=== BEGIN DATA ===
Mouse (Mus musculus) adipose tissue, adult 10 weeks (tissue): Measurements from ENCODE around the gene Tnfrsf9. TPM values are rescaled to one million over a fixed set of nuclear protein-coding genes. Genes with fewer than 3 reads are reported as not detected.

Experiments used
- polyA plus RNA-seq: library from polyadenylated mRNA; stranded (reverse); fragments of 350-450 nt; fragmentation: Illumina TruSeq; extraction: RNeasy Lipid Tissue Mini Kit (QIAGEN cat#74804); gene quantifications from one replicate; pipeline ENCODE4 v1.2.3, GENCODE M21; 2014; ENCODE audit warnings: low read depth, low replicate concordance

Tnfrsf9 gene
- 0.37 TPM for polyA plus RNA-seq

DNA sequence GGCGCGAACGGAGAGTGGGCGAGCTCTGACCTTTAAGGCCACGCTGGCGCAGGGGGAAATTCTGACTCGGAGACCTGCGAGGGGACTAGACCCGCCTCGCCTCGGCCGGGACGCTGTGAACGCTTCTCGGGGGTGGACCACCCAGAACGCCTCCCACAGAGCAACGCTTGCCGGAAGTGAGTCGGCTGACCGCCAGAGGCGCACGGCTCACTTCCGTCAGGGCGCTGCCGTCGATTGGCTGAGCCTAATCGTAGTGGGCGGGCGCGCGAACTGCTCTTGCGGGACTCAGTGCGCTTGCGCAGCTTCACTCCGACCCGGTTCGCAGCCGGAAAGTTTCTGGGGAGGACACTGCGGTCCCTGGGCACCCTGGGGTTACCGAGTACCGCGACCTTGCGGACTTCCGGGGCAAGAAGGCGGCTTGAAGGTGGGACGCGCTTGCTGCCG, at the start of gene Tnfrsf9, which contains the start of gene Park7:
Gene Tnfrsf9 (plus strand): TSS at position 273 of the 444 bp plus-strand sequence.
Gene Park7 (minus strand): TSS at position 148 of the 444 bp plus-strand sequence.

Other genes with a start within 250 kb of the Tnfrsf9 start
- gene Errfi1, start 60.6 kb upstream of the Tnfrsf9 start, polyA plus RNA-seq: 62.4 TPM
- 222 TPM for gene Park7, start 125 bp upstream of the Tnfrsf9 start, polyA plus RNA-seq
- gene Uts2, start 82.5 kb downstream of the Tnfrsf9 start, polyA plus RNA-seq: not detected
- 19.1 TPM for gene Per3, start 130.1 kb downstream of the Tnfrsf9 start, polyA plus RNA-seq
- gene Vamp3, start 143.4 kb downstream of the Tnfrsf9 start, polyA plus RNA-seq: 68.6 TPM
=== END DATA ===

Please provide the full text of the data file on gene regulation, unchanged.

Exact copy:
Mouse (Mus musculus) adipose tissue, adult 10 weeks (tissue): Measurements from ENCODE around the gene Tnfrsf9. TPM values are rescaled to one million over a fixed set of nuclear protein-coding genes. Genes with fewer than 3 reads are reported as not detected.

Experiments used
- polyA plus RNA-seq: library from polyadenylated mRNA; stranded (reverse); fragments of 350-450 nt; fragmentation: Illumina TruSeq; extraction: RNeasy Lipid Tissue Mini Kit (QIAGEN cat#74804); gene quantifications from one replicate; pipeline ENCODE4 v1.2.3, GENCODE M21; 2014; ENCODE audit warnings: low read depth, low replicate concordance

Tnfrsf9 gene
- 0.37 TPM for polyA plus RNA-seq

DNA sequence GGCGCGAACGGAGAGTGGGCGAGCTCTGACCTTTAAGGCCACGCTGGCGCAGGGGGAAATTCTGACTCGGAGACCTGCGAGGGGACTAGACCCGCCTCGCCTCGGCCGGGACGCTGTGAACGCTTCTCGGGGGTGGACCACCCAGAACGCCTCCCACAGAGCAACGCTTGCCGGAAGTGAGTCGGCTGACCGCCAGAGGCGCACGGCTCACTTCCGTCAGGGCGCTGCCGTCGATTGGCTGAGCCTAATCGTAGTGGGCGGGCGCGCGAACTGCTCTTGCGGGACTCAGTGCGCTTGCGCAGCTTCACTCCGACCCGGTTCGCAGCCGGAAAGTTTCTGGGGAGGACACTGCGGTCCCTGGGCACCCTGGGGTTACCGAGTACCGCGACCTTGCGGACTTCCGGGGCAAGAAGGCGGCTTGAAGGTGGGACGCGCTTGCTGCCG, at the start of gene Tnfrsf9, which contains the start of gene Park7:
Gene Tnfrsf9 (plus strand): TSS at position 273 of the 444 bp plus-strand sequence.
Gene Park7 (minus strand): TSS at position 148 of the 444 bp plus-strand sequence.

Other genes with a start within 250 kb of the Tnfrsf9 start
- gene Errfi1, start 60.6 kb upstream of the Tnfrsf9 start, polyA plus RNA-seq: 62.4 TPM
- 222 TPM for gene Park7, start 125 bp upstream of the Tnfrsf9 start, polyA plus RNA-seq
- gene Uts2, start 82.5 kb downstream of the Tnfrsf9 start, polyA plus RNA-seq: not detected
- 19.1 TPM for gene Per3, start 130.1 kb downstream of the Tnfrsf9 start, polyA plus RNA-seq
- gene Vamp3, start 143.4 kb downstream of the Tnfrsf9 start, polyA plus RNA-seq: 68.6 TPM